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David Mather, Richard Bernsten () and Mywish Maredia

No 11542, Staff Paper Series from Michigan State University, Department of Agricultural, Food, and Resource Economics

Abstract: This report presents a summary of the results of an ex-ante socioeconomic assessment of the potential impacts of the improved cucurbits germplasm in Indonesia and South Africa. The cucurbits technology was developed by Cornell University through support from the USAID-funded Agricultural Biotechnology Support Project (ABSP). The objectives of these assessments were to: a) investigate the current status of the cucurbits subsector in Indonesia and South Africa; b) evaluate and quantify potential/projected benefits and costs of the cucurbits technology to seed companies, producers, and consumers in Indonesia and South Africa; and c) identify key issues that ABSP researchers, the ABSP management team, and USAID need to take into account in the development and transfer of technology to developing countries in order to fully reap the potential benefits and minimize costs. This study provides several key insights with respect to the characteristics of the cucurbit subsector in Indonesia and South Africa, the performance of Cornell's disease-resistant germplasm in recent in-country field trials, the potential farm- and market-level economic impact of this germplasm, institutional lessons, and opportunities to increase the impact of Cornell's collaboration with seed firms in these countries. Preliminary field tests of the Cornell materials demonstrate that their sources of resistance appear to be valuable in the growing environments of Indonesia and South Africa. Analysis of the farm-level benefits of disease-resistant cucurbits show that adopting farmers in both countries would likely pay higher input costs, but would enjoy higher net revenues. Using assumed adoption rates-based upon subsector analysis of each cucurbit-the farm-level benefits are aggregated to the market level using a standard economic surplus model. These aggregate benefits are then compared in a benefit-cost framework with past and (assumed) future investment costs borne by ABSP and private sector seed companies in the development of these varieties. Under the baseline scenario, the internal rate of return to ABSP's investment in Indonesia and South Africa is 46.5% and the net present value (discounted net social gains) is US$47.3 million. The collaborating seed companies in Indonesia and South Africa could potentially increase their gross revenues by US$4.5 million, as a result of incorporating disease-resistance into their future cucurbit varieties. Sensitivity analysis demonstrates that when using 50% of the baseline adoption rates and 50% of the baseline farm-level expected yield gain from disease-resistant cucurbit varieties, the rate of return is still favorable at 27.1% and the net present value is US$6.9 million. With respect to poverty alleviation, the distribution of benefits and labor generation in Indonesia is ideal, as cucumber is produced by small-scale farmers throughout the country and consumed by all Indonesians. Although melon is produced by small-scale yet higher-resource farmers, it is consumed primarily by higher-income Indonesians. By contrast, the distribution of benefits in South Africa is less than ideal, as zucchini, cucumber, and melon are produced by large-scale (white) farmers and consumed by high-income whites. While these crops do generate labor for black women, they are not traditionally grown by small-scale (black) farmers. Furthermore, the constraints that small-scale (black) farmers face in producing these high-value crops cannot be alleviated solely through varietal improvement. An exception to this is butternut, which is grown by both white and black farmers and is consumed by all South Africans. Keys to increasing future ABSP impact in cucurbits include: performing socioeconomic assessment of cucurbit subsectors in target countries to help set collaborative breeding priorities; encouraging Cornell to collaborate with several firms in each country (in order to avoid monopoly pricing of new technologies), and, in South Africa, working with cucurbits that small-scale farmers traditionally produce and consume-primarily pumpkins.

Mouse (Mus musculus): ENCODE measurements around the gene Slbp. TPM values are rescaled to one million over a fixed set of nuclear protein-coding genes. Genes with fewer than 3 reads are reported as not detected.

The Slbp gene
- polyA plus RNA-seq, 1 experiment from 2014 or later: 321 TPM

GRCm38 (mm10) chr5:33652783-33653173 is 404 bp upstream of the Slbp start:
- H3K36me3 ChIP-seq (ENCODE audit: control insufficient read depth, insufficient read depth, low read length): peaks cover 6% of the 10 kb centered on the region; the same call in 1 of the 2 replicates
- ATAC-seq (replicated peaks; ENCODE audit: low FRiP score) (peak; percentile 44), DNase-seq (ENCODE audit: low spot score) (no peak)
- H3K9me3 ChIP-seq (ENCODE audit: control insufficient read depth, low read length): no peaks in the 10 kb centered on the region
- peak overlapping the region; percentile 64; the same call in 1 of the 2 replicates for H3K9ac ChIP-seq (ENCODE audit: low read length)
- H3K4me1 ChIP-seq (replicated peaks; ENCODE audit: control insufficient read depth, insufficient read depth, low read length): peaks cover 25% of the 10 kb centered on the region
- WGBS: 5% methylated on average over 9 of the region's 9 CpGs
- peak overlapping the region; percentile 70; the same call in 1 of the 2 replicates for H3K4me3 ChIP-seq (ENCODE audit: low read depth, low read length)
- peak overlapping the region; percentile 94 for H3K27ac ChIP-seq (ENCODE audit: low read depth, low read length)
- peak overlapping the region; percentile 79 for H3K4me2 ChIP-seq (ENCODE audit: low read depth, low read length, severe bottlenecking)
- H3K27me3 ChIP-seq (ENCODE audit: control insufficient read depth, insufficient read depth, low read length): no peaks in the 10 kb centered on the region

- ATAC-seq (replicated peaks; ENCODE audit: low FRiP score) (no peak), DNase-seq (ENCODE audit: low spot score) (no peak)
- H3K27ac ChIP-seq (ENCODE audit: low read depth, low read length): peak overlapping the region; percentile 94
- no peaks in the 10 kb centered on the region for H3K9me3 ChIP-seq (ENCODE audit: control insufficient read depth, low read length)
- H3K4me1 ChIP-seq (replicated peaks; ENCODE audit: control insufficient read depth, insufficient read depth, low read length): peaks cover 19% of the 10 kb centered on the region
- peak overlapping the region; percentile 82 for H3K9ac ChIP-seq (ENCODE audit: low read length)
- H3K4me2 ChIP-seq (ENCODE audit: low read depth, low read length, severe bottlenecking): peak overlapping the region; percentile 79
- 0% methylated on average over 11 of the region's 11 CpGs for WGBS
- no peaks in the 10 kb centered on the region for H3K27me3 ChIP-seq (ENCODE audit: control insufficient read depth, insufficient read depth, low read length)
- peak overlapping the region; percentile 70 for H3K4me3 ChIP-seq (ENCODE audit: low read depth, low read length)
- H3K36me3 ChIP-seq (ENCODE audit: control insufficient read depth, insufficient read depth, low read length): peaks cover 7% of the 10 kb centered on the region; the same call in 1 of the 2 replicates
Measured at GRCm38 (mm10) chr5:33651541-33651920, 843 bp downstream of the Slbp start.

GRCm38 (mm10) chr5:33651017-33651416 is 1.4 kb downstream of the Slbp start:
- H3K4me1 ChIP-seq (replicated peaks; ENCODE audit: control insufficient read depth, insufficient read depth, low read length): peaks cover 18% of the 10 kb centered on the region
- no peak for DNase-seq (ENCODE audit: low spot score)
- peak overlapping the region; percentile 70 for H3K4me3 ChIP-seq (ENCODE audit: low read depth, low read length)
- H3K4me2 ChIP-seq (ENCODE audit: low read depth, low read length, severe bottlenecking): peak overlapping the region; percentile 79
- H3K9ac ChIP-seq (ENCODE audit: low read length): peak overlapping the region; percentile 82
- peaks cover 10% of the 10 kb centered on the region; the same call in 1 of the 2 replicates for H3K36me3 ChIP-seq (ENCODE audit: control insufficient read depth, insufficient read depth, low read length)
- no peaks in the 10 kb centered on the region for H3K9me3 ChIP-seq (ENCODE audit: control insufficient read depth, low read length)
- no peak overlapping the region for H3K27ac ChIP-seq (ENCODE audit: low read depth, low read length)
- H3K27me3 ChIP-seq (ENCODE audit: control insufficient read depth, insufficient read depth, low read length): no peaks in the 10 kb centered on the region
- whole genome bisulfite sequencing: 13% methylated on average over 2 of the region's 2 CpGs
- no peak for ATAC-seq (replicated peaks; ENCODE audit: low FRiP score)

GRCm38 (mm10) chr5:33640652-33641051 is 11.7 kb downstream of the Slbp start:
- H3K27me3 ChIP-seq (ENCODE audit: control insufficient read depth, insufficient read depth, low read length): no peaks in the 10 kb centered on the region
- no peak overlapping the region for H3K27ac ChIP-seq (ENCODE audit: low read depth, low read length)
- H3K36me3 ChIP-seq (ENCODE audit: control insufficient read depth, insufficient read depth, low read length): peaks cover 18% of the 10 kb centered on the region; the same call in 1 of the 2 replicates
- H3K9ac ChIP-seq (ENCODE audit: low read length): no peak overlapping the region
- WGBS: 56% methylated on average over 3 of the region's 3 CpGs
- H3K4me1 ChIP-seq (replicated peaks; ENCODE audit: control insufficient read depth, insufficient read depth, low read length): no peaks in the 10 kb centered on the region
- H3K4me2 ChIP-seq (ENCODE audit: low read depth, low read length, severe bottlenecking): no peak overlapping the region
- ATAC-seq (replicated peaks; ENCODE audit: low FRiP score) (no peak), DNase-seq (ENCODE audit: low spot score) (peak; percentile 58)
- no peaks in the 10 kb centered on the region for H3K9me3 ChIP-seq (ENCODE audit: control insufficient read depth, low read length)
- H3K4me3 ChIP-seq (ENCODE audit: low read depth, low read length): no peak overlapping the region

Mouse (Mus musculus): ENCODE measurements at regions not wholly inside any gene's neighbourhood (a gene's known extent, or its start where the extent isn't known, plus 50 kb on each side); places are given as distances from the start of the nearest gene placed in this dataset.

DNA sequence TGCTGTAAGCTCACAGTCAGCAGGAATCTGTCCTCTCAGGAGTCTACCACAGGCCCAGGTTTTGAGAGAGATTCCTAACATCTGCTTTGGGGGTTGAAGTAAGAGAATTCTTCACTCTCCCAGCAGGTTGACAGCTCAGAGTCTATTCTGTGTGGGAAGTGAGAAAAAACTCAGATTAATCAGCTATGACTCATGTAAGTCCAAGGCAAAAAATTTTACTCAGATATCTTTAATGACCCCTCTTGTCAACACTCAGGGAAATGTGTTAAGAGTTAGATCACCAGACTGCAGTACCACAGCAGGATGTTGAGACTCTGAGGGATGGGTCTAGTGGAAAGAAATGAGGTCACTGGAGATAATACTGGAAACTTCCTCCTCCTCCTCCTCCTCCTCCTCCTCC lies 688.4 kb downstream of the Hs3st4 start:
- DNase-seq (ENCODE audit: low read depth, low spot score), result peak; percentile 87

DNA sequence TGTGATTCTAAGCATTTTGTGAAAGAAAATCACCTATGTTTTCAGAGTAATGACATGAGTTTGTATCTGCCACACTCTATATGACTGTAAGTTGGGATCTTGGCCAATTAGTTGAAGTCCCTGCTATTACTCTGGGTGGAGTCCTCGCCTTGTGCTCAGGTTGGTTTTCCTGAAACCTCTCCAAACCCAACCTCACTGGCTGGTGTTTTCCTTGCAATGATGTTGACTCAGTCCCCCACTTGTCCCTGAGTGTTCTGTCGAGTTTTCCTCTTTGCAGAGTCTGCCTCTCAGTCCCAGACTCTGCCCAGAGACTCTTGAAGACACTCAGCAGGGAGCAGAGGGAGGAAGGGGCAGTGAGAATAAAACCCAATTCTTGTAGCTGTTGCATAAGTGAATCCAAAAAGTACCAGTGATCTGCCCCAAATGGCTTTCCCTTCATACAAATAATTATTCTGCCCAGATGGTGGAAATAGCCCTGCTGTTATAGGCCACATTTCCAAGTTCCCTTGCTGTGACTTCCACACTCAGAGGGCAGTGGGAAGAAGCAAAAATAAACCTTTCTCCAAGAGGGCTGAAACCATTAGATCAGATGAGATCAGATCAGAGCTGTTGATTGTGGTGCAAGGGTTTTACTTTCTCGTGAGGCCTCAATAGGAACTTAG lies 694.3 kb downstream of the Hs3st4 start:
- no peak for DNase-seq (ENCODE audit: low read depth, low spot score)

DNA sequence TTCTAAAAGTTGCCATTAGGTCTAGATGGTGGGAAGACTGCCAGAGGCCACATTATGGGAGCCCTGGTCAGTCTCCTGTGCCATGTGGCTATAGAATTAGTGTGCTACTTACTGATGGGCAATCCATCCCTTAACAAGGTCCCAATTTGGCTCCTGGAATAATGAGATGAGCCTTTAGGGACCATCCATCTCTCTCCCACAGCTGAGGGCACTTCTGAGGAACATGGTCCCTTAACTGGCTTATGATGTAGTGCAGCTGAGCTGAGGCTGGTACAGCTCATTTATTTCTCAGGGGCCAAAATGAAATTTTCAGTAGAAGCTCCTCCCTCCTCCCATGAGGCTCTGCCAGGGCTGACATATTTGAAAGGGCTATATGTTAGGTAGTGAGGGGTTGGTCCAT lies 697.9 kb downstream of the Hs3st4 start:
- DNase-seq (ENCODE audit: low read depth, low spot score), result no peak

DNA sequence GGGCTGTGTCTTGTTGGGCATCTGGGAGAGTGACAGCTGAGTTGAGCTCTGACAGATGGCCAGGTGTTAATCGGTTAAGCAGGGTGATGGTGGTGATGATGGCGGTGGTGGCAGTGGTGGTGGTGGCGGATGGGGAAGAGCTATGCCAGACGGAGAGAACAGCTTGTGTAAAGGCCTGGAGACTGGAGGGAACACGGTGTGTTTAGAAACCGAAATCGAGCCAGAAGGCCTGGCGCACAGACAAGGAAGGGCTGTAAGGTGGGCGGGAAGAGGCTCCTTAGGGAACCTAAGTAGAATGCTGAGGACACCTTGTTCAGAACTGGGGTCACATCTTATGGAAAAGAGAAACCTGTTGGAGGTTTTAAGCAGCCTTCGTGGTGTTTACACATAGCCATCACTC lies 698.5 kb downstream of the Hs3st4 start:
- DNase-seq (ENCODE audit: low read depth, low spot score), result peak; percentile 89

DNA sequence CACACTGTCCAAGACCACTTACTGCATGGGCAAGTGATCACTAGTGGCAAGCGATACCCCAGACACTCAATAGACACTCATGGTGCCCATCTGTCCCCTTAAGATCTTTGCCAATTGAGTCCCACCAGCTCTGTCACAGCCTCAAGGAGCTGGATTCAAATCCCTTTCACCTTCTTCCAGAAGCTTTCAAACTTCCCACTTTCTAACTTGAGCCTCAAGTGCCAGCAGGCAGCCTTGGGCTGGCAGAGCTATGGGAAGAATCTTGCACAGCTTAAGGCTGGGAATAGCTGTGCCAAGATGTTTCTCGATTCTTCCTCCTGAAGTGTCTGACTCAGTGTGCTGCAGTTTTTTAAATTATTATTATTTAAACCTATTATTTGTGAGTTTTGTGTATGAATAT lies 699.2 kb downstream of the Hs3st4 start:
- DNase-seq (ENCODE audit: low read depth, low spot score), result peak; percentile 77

Keywords: Crop; Production/Industries (search for similar items in EconPapers)
Pages: 88
Date: 2002
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DOI: 10.22004/ag.econ.11542

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